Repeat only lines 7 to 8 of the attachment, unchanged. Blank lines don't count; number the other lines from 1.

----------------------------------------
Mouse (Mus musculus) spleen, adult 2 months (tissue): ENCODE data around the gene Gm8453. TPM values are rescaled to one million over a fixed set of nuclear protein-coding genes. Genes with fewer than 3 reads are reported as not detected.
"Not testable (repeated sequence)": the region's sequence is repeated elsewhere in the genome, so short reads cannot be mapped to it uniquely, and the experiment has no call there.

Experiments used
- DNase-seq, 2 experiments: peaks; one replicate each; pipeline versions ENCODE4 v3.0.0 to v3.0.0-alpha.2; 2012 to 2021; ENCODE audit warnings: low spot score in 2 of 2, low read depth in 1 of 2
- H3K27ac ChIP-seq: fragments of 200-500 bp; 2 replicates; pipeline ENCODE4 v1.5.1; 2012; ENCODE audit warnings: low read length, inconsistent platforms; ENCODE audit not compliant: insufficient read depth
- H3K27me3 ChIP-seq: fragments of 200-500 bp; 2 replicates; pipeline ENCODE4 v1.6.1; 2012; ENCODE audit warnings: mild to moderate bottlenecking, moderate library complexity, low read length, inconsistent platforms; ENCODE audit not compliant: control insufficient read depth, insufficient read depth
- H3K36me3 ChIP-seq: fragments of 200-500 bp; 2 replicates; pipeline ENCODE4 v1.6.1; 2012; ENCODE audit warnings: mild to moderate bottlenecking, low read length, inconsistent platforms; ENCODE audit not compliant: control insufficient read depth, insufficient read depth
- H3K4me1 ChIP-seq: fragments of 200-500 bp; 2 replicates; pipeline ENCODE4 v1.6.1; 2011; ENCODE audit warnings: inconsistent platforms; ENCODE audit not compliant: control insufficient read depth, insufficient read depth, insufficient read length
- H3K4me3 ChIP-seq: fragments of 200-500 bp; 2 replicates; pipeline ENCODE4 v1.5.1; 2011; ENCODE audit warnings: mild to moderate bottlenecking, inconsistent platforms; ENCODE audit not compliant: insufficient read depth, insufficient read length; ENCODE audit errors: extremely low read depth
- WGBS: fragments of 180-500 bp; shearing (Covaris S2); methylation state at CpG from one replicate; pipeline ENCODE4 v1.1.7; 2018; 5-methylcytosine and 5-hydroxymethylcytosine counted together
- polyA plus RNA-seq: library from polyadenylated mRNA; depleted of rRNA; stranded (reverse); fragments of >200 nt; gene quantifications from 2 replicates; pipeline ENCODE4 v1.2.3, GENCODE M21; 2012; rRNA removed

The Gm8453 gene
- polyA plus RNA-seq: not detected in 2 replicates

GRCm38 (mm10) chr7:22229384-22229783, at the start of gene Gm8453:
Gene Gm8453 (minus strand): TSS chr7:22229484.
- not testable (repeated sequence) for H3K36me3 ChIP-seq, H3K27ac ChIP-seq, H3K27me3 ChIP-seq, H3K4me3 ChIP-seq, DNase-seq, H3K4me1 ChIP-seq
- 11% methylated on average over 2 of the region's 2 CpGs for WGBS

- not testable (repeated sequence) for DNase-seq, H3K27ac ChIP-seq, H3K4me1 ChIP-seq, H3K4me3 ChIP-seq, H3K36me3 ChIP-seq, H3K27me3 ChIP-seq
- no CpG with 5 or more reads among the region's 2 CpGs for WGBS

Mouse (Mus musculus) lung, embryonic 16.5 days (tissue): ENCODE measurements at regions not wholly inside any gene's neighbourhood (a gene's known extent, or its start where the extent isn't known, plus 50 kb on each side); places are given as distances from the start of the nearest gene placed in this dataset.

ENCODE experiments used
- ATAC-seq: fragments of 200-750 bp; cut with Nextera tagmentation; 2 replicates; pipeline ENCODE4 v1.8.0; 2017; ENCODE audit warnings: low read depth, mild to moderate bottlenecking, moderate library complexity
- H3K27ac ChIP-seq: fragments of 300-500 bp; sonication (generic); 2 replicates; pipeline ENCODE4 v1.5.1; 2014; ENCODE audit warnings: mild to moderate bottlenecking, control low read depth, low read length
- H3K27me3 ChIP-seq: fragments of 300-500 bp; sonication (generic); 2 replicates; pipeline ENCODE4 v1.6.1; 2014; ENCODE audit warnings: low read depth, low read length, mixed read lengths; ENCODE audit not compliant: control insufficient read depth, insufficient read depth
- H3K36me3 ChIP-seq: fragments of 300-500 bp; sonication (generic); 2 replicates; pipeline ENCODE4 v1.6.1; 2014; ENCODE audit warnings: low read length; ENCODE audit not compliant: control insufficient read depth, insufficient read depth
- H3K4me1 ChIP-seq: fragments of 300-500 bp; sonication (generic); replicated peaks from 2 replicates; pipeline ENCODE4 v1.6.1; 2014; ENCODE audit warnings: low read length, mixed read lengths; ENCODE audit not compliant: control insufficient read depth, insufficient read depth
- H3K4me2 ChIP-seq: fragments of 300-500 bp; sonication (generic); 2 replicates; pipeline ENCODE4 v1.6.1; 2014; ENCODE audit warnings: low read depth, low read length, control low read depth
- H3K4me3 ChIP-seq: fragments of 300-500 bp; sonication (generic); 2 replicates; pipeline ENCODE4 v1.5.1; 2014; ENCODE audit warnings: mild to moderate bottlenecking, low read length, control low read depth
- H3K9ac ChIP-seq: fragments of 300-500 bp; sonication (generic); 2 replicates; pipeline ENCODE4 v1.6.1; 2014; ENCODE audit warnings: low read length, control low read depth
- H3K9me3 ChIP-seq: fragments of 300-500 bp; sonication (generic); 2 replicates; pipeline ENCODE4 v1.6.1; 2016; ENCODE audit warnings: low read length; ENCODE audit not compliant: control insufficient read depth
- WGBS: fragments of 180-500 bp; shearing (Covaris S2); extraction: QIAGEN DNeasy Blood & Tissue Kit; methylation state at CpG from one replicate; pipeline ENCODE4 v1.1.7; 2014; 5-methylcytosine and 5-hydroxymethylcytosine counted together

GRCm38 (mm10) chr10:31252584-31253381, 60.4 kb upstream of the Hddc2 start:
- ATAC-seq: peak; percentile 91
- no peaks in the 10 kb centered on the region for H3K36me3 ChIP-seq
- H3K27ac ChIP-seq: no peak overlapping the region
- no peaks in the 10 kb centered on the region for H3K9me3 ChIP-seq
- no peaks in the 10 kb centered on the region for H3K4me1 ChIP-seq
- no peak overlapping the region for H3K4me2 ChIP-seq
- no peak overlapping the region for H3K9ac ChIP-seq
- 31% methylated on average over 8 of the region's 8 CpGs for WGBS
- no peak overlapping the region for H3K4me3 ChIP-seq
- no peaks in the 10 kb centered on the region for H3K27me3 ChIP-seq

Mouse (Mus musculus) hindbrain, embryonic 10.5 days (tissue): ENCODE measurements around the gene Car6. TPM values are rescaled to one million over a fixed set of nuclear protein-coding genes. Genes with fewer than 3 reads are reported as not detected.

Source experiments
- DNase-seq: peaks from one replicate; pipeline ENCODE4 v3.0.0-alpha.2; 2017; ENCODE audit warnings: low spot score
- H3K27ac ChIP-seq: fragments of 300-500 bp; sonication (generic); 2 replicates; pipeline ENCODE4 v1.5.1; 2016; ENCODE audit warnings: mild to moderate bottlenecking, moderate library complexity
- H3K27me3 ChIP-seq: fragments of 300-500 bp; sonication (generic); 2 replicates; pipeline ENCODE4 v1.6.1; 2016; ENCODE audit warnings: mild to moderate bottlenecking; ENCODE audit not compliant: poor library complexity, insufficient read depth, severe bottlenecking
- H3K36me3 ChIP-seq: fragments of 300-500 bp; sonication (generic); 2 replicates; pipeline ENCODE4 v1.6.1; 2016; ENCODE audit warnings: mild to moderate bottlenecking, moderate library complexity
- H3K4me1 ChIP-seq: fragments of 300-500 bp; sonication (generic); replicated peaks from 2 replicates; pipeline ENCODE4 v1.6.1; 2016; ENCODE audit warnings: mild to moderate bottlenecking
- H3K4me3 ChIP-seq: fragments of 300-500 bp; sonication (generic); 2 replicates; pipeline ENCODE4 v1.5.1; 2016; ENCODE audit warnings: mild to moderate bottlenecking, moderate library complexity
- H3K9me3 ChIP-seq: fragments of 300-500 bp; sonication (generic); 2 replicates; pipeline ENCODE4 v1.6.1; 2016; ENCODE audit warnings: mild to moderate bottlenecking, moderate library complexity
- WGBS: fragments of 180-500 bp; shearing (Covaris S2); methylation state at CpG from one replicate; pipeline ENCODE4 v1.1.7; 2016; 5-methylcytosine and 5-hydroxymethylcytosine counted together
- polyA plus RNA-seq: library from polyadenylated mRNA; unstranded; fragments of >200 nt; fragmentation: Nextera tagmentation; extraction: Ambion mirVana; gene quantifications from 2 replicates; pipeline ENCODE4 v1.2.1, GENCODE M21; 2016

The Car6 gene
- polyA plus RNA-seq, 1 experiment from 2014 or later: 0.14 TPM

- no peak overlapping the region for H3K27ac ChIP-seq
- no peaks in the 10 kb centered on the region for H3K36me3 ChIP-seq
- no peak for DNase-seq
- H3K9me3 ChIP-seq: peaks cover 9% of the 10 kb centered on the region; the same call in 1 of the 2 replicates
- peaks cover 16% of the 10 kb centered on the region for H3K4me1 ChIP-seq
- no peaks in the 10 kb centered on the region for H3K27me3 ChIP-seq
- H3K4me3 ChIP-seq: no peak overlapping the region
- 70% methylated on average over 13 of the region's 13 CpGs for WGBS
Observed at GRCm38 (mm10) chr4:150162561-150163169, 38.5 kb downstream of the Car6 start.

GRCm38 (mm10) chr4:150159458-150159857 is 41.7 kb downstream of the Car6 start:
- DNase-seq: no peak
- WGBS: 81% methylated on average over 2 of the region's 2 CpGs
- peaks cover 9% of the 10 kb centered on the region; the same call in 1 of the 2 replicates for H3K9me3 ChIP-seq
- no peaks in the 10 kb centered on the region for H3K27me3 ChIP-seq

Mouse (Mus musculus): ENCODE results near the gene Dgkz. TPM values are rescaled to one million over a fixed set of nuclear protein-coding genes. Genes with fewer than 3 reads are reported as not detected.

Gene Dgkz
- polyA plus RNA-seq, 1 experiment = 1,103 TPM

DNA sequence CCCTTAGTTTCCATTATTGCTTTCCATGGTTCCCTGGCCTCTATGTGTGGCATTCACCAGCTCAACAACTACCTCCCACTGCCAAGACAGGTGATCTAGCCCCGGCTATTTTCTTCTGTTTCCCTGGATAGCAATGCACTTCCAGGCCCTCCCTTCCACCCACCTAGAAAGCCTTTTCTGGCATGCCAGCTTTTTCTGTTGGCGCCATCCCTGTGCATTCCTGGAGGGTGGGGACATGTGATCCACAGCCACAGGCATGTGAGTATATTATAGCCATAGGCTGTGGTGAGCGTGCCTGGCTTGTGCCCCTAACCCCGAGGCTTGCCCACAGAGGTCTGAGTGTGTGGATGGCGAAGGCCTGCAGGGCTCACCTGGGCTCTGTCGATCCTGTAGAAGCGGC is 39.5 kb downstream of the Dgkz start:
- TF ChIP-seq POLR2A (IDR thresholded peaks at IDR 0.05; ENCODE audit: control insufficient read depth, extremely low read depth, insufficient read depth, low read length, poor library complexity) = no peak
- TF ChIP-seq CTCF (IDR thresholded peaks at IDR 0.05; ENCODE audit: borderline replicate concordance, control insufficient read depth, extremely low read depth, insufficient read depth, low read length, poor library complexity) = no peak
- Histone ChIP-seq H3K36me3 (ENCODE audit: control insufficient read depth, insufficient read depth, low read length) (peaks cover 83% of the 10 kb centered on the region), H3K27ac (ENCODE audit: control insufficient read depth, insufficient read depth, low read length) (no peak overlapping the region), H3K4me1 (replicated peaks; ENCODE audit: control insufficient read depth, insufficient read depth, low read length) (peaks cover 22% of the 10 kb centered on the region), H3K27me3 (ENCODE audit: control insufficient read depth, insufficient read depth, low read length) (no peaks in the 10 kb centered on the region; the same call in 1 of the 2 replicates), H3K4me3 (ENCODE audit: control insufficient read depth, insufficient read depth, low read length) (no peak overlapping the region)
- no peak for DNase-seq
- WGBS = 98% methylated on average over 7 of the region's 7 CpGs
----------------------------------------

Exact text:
- H3K36me3 ChIP-seq: fragments of 200-500 bp; 2 replicates; pipeline ENCODE4 v1.6.1; 2012; ENCODE audit warnings: mild to moderate bottlenecking, low read length, inconsistent platforms; ENCODE audit not compliant: control insufficient read depth, insufficient read depth
- H3K4me1 ChIP-seq: fragments of 200-500 bp; 2 replicates; pipeline ENCODE4 v1.6.1; 2011; ENCODE audit warnings: inconsistent platforms; ENCODE audit not compliant: control insufficient read depth, insufficient read depth, insufficient read length